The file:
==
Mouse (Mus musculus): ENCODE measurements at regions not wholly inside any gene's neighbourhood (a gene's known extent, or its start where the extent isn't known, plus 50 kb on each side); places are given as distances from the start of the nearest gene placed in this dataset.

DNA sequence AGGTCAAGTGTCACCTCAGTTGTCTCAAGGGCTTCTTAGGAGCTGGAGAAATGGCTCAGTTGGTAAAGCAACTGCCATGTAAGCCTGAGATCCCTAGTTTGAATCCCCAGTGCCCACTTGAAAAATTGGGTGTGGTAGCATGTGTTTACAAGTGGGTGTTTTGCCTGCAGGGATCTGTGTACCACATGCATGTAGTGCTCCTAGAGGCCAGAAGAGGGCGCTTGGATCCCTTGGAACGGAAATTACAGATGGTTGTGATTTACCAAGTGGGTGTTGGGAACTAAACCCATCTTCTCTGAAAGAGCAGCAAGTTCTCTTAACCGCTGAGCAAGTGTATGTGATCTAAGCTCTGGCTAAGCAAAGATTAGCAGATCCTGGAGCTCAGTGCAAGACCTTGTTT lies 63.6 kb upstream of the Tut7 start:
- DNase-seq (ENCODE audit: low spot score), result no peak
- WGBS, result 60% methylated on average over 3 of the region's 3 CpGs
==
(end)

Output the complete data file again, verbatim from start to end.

Mouse (Mus musculus): ENCODE measurements at regions not wholly inside any gene's neighbourhood (a gene's known extent, or its start where the extent isn't known, plus 50 kb on each side); places are given as distances from the start of the nearest gene placed in this dataset.

DNA sequence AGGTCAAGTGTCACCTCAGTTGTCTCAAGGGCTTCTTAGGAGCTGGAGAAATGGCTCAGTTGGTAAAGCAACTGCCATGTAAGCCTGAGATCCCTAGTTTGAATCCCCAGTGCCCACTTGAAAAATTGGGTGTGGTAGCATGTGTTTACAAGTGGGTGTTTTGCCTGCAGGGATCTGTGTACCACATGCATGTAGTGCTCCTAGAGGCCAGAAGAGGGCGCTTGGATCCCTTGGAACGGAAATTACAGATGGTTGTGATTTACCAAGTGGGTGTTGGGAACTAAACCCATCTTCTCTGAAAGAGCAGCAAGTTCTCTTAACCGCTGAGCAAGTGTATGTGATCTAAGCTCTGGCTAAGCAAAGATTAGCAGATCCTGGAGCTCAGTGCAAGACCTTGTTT lies 63.6 kb upstream of the Tut7 start:
- DNase-seq (ENCODE audit: low spot score), result no peak
- WGBS, result 60% methylated on average over 3 of the region's 3 CpGs